Monday, July 04, 2011

How To Teach Creativity: Six Lessons

I just read a piece by August Turak on the Forbes blog (read it here). My takeaway is the six lessons on teaching creativity that Turak claims his mentor, Louis Mobley, embedded in the IBM Executive School. It affected me deeply and made me think; hence, I am trying to reproduce these six lessons here:

One, the linear methods of teaching - books, workshops etc - do not work in teaching creativity. This is not about giving answers and formula, but about encouraging a person to ask questions. Radically different questions! And these need to be generated in a non-linear way.

Two, teaching creativity is more about 'unlearning' than 'learning'. So, the whole experience was designed to be a humbling experience, even in a frustrating, infuriating way. The end objective was to make people feel - wow, I never thought that way before!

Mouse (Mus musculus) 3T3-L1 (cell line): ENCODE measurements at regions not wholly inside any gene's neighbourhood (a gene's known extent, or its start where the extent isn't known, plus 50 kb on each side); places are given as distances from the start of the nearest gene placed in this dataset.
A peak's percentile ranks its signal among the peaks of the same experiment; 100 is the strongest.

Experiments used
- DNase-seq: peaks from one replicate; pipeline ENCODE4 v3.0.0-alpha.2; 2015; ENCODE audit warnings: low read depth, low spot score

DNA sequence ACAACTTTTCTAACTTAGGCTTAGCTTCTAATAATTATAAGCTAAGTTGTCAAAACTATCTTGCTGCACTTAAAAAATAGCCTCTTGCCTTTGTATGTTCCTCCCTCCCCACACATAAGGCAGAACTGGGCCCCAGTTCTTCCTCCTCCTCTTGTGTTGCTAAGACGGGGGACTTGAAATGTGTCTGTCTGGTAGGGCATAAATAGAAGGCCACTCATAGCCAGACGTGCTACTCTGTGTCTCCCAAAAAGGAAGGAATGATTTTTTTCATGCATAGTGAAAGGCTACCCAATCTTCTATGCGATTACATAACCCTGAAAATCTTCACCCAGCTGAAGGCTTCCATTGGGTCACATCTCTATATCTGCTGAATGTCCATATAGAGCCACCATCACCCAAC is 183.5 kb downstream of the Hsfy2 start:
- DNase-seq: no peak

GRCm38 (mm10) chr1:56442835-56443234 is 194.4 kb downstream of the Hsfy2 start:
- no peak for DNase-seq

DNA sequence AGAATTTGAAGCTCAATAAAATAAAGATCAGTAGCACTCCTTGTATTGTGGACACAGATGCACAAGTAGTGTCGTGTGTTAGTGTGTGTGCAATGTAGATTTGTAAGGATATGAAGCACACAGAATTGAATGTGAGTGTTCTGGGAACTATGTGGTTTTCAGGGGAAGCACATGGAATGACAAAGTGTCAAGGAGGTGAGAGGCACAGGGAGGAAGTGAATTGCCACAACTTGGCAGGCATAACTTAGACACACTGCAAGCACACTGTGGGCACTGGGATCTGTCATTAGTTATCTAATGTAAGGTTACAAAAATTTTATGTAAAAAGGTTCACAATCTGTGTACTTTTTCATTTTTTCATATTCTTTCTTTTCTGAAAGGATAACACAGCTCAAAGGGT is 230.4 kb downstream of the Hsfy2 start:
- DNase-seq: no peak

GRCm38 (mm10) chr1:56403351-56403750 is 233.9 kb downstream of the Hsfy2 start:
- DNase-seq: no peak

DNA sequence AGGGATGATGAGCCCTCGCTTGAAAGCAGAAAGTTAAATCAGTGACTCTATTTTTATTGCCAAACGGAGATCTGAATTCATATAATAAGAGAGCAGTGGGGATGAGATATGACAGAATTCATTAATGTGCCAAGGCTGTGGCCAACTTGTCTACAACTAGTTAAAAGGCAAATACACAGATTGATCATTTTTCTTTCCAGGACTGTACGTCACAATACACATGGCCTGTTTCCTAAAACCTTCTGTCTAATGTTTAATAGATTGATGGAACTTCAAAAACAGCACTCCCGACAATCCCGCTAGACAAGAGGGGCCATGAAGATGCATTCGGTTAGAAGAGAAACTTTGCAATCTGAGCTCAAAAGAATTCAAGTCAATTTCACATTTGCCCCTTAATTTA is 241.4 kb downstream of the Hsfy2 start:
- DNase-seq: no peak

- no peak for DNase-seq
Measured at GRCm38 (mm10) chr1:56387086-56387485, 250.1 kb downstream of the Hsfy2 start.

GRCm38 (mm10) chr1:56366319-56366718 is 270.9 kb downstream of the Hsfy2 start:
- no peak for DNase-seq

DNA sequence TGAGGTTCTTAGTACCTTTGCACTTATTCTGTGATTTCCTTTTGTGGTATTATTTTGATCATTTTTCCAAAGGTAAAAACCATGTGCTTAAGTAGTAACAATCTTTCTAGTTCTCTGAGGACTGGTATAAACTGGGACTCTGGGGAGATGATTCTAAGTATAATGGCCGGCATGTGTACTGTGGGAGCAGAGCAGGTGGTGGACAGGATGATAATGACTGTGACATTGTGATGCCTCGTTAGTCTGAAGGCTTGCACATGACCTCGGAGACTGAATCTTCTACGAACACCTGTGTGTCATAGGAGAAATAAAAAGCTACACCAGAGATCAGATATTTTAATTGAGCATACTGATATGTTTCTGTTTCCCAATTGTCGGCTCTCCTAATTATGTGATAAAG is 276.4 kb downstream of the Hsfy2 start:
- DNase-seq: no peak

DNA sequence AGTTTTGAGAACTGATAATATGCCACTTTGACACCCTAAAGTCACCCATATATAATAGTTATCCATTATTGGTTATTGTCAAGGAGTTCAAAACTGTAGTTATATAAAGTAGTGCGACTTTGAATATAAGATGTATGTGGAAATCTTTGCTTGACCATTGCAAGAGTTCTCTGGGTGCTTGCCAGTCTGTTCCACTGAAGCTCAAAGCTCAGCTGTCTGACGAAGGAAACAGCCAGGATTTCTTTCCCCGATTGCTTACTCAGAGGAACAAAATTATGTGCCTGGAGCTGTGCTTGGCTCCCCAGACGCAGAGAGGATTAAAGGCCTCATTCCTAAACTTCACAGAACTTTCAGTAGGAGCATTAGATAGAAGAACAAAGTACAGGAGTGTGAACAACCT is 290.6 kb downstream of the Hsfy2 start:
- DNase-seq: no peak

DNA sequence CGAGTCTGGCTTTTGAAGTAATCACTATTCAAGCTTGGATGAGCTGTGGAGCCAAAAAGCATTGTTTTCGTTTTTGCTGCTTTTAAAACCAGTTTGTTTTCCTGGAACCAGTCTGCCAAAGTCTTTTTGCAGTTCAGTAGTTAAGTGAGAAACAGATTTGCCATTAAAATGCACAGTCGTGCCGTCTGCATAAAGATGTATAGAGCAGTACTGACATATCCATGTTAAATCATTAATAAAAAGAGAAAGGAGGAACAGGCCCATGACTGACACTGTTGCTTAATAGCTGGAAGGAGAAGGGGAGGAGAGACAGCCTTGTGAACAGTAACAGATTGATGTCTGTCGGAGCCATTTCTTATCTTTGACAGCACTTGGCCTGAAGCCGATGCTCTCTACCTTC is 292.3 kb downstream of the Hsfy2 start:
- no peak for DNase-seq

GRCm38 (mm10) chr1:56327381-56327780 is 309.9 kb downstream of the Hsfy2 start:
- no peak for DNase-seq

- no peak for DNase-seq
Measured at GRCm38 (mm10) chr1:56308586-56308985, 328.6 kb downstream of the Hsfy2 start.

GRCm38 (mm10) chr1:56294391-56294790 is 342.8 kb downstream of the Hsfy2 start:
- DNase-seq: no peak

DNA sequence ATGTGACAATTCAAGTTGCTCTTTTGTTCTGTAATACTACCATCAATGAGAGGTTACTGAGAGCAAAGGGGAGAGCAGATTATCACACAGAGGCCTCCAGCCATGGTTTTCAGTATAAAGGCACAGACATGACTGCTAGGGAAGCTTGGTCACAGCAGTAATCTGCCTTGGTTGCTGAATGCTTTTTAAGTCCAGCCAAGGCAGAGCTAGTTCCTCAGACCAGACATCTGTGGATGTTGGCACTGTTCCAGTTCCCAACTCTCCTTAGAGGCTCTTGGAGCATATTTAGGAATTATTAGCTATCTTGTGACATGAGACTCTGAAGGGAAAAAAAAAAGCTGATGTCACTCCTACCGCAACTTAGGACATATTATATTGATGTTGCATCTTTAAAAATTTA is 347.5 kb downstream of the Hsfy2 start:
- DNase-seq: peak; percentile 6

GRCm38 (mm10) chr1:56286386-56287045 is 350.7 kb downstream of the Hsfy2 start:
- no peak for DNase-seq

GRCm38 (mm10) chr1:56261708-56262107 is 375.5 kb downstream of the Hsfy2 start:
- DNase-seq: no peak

Three, one does not learn to be creative; one must BECOME creative people. So, the learning experience was designed so that no answer is ever adequate. The objective was to open the learners to an alternative mode of thinking, and to make them live with it.

Four, the fastest way to be creative is to hang around with creative people. Completely agree!

Five, creativity is highly correlated with self-knowledge. Mobley's school was designed to be one big mirror.

Finally, a pre-condition of creativity is to be able to be wrong. One good idea comes from ten, even hundred, bad ones. Failure is the seed-bed of creativity.

This is my five minute summary of what I just read. Off to the gym then!

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